Hundreds of marchers took to the streets of Little Rock Monday for the Martin Luther King Jr. Day march-parade, an annual event that pays tribute to the slain civil rights icon.
Dozens of groups, ranging from high school bands to politicians seeking office to local businesses and churches, joined in the "Marade" that started at 33rd and Chester streets and was set to end at the state Capitol.
Some marchers clutched posters of King's face or a famous quote. One children's group sang "We Shall Overcome" as they walked past crowds gathered on the sidewalk. A sports car in the parade blasted a recording of one of King's speeches over its loudspeaker.
Diane Charles, coordinator for the Marade, said this marks the 31st year for the popular event.
"This parade is a people's celebration," she said. "Dr. King was such — he is an icon. He did so much for our country. No matter what the race, no matter what culture, no matter what religion, Dr. King spoke for the people. And he lost his life working and fighting, being an activist for the less fortunate. Those of us who lived through that time ... we feel as though we owe a debt to the ultimate sacrifice he made."
Among those marching was Earnest Franklin, president of Say's Stop The Violence. The group marched holding crosses representing local homicide victims, a way to promote its anti-violence message.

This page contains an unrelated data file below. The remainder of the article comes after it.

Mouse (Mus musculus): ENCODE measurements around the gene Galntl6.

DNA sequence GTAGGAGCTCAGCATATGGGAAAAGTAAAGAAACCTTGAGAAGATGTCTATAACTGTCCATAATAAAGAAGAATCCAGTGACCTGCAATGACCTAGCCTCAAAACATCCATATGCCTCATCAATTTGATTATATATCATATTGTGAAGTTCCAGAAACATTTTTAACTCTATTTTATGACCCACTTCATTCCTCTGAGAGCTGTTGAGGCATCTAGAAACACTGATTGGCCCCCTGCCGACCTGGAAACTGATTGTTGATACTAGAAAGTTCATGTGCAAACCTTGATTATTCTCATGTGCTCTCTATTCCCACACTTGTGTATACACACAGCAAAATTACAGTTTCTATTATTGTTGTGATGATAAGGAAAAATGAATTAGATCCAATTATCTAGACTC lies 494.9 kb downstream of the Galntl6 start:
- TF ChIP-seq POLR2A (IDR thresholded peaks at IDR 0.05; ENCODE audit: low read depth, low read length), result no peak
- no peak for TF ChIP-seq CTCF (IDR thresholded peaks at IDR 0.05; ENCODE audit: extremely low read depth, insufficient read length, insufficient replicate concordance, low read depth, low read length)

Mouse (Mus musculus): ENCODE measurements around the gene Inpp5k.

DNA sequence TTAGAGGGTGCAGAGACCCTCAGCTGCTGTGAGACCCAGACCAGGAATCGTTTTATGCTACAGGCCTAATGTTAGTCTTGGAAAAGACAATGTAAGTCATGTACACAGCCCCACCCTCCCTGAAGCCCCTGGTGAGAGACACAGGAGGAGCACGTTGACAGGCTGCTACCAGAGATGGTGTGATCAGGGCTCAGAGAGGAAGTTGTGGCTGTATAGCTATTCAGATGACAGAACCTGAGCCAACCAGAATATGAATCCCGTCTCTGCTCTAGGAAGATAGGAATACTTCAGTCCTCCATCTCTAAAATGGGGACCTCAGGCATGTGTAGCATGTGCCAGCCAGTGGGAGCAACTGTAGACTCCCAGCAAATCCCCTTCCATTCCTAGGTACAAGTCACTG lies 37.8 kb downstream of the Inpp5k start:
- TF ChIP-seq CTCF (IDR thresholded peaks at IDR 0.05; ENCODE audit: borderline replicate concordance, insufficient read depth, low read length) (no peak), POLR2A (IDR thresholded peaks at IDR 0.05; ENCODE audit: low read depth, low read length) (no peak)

"That was a man that stood up," he said of King. "It is time for us to be as black people today to come out, to stand up, to vote, to do the things that's right, to be humble but be non-violent. But let the people know, let the world know that god lives in us."
Little Rock Superintendent Dexter Suggs served as the Marade's grand marshal, riding in a car at the front of the procession and saying just beforehand that he was proud to support King's legacy.
"It's important that we never forget what Dr. King and many others did for this nation as a whole regardless if you're black, white or hispanic," he said. "For a person to have that tenacity and integrity, that's something we all can live by."